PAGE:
*You’re going to want to bookmark this and refer to it again later. It’s by far the most detailed and comprehensive free guide I’ve ever seen on flipping furniture.
I love testing side hustles.
And for a lot of people, an extra $500 per month is life changing.
Considering 60% of Americans couldn’t cover a $1,000 emergency expense, I wanted to show you that with some hustle, hard work, and the right strategy, you can get your $1,000 Oh Shit Fund in just 2 months by following this guide.
I’ve tested on-demand delivery services like Uber Eats and DoorDash, but wanted to give you another option to try and make some extra cash.
That’s where flipping furniture came into play.
One of my personal rules of thumb is ONLY recommending tips, tricks, and advice that I have personally tried or would try myself. If I wouldn’t do it– there’s not way I’d expect you to.
With that being said, let’s dive in!
What does flipping furniture actually mean?
For a lot of people, this sounds super intimidating, expensive, and can feel like you’re going to be sanding and staining for the rest of your life.
Not the case. Flipping is when you buy an item and then sell it for a profit later. That’s it. So if you choose redo furniture you can, but honestly, I don’t appreciate that side of it as much. Yes the before and after pictures are magical and super rewarding, but frankly, I flip furniture for money, not for fun. Sometimes that means I have to redo furniture to make it sellable, but 80% of the time it means I’m buying an item and immediately reselling it as is– without putting any work into it.
Step 1: Set your minimum profit amount
I recommend starting with setting your profit first and foremost. This will guide you through buying, selling, and knowing which pieces will work for you. Personally, I decided that I wouldn’t be interested in anything that didn’t bring in AT LEAST $20 in profit. The higher you select your profit, the harder it will be for you to find furniture to flip. I decided on $20, because I knew I could find a lot of pieces within that profit margin and get them to move quickly. Yours might be much lower or a bit higher. But I wouldn’t recommend setting your minimum profit under $10. It’s just not worth it– IMO.
Step 2: Finding furniture to flip
There are 5 places I recommend getting your furniture from.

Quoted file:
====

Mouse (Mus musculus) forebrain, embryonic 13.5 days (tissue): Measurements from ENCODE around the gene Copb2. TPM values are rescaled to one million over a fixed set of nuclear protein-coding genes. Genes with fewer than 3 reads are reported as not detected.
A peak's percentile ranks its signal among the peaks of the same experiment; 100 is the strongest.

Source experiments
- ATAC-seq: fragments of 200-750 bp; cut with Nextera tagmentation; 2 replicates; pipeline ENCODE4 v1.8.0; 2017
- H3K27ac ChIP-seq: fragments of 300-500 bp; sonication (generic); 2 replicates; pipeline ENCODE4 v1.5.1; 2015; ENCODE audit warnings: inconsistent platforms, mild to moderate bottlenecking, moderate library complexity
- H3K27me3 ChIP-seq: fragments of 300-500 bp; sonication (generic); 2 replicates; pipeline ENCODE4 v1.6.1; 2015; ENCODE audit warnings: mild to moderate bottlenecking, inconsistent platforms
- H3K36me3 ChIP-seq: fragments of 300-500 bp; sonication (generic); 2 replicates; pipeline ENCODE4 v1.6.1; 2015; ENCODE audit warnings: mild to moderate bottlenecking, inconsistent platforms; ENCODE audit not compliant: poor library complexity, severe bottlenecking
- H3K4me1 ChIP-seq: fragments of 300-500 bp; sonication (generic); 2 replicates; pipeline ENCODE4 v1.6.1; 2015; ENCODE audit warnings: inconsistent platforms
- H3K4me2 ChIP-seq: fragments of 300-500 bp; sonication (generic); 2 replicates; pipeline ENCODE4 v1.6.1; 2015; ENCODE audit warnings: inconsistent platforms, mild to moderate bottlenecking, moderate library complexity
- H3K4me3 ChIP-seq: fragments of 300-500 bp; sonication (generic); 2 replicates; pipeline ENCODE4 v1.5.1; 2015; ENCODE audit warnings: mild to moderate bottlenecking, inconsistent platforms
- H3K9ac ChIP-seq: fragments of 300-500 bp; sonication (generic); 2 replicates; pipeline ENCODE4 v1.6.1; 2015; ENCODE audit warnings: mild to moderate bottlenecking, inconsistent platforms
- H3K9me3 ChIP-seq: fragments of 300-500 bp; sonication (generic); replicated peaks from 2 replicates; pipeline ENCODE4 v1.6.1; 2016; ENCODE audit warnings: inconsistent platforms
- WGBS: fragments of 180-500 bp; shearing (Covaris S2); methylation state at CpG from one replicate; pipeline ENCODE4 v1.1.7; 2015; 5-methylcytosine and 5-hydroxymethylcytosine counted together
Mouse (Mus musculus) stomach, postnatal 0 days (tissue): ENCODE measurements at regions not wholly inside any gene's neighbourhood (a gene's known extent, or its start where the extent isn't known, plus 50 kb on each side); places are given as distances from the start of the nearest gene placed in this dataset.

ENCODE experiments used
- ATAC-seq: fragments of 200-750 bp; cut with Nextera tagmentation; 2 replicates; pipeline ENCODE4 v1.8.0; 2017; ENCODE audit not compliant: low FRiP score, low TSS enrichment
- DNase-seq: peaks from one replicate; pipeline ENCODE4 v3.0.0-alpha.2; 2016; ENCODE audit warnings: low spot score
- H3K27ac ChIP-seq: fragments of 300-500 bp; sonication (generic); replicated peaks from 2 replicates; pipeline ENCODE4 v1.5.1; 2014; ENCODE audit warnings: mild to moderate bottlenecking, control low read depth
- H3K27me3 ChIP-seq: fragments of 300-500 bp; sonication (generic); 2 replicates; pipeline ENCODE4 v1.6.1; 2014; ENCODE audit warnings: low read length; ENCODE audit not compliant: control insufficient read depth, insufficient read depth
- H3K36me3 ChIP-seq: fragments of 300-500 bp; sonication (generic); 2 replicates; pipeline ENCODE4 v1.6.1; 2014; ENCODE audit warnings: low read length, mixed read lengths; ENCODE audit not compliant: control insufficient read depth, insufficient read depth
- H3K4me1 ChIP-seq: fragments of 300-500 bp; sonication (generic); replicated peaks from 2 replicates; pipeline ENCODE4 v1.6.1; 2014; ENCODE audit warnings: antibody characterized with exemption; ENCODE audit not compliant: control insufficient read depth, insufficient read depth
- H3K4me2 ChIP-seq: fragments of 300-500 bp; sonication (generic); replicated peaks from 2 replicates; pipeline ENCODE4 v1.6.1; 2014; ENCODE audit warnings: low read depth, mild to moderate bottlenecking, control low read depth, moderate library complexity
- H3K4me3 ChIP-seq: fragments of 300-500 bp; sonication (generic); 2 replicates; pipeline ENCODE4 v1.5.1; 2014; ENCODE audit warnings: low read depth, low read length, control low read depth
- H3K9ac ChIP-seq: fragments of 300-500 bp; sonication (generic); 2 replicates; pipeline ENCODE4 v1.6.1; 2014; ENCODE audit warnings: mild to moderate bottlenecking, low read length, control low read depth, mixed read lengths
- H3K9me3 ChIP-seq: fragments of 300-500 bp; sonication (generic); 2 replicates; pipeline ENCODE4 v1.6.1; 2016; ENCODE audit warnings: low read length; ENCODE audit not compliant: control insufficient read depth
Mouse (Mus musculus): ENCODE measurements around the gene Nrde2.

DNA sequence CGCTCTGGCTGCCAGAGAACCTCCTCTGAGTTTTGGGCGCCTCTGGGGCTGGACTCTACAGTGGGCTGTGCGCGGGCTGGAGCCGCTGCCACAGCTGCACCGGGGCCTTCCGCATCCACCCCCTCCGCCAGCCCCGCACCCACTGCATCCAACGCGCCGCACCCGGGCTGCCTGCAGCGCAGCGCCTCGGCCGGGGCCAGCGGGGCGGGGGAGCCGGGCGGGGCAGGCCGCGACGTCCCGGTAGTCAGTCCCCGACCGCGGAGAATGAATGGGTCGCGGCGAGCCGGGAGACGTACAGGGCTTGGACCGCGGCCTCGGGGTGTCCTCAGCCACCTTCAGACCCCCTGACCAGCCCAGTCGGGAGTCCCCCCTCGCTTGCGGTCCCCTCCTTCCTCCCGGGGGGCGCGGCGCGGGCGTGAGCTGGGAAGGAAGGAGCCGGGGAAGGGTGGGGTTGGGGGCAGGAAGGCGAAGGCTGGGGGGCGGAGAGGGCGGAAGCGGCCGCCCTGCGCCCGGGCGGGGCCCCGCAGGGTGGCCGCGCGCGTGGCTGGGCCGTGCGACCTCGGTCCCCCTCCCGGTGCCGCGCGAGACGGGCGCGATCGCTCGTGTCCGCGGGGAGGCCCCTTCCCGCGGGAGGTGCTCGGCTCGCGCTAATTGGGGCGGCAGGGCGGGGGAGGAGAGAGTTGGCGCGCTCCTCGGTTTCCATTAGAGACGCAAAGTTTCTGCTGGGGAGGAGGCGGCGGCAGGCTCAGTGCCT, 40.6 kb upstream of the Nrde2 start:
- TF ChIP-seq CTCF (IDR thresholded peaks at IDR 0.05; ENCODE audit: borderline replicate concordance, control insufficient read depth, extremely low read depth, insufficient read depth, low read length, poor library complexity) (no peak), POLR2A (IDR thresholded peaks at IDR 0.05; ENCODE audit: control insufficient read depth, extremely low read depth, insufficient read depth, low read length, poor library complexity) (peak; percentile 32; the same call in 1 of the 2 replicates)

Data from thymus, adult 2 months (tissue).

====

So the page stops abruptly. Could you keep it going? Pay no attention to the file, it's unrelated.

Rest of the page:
- Around your house
- Free section on Craigslist
- Hibid.com or your local online auction website
- Thrift stores
- Friends and family
Let’s go through each of these in a bit more detail.
Around your house
The best place to start flipping furniture is from stuff that you no longer use and are ready to part ways with. This is the easiest because it’s free, you don’t have to worry about finding inventory and if it doesn’t sell, it doesn’t cost you a penny. Walk around your house and look for things you can sell.
Free Section of Craigslist
This section is super hit or miss, but if you don’t have any money to invest in inventory you’ve gotta work with what you have and that means looking around the house and finding free stuff on Craigslist. Head over to Craigslist.org and start searching through some free stuff today.
Local Auctions or Hibid.com
I started out with online auctions for finding furniture. I don’t know if that’s the best place to start, but I’ve been using online auctions for a while now and felt very comfortable using them and bidding on items.
A word of caution: It’s SOOO easy to getting bid happy (aka. competitive) and lose sight of the fact that you’re trying to make money, not just get the lowest price, so please go into online auctions with a lot of caution.
If you aren’t sure the websites for your local online auctions start by going to hibid.com or searching for: “online auctions in YOUR CITY.”
This will pull up a lot of estate sales, online auction marketplaces, and probably even in person auctions. Again, keep your minimum profit in mind before bidding on items and don’t forget that auctions typically charge an extra auction fee + sales tax, so the item will cost a bit more than you actually bidded.
Thrift stores have been my go-to place as of lately. Every weekend, I’ll swing by a few stores in my area. I’ll go to different locations of Goodwill, Deseret Industries (DI), Idaho Youth Ranch, Savers, and any other stores that are in the area.
Huge tip: A lot of thrift stores will have extra discount days. Try to get familiar with those days and be sure to shop during those times as well. If you aren’t sure, make it a point to ask someone working at the store if/when they have extra discount days on furniture.